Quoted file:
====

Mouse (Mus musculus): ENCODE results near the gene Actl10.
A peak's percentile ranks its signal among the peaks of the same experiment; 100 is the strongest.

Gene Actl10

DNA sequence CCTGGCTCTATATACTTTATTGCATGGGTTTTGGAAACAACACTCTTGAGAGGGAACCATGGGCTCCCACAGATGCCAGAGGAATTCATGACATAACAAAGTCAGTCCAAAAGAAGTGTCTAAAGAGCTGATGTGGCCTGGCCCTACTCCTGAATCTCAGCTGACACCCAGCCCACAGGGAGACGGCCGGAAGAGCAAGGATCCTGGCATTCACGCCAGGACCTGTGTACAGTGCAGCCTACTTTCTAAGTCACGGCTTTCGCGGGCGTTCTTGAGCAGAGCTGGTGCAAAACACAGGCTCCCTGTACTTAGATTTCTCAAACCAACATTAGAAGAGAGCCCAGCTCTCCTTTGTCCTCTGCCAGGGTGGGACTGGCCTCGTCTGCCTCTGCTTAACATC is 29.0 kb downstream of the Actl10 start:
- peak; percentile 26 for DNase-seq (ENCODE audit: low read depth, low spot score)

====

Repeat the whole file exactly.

Mouse (Mus musculus): ENCODE results near the gene Actl10.
A peak's percentile ranks its signal among the peaks of the same experiment; 100 is the strongest.

Gene Actl10

DNA sequence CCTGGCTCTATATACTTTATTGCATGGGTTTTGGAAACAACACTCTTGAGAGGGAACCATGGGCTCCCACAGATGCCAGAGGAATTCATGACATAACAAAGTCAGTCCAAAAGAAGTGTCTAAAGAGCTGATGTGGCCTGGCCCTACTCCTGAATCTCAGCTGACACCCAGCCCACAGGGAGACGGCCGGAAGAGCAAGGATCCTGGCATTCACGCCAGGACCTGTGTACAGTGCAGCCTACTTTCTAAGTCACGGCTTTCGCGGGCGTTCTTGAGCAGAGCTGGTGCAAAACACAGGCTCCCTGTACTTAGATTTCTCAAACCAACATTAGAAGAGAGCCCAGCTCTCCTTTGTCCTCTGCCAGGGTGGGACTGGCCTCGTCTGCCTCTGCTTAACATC is 29.0 kb downstream of the Actl10 start:
- peak; percentile 26 for DNase-seq (ENCODE audit: low read depth, low spot score)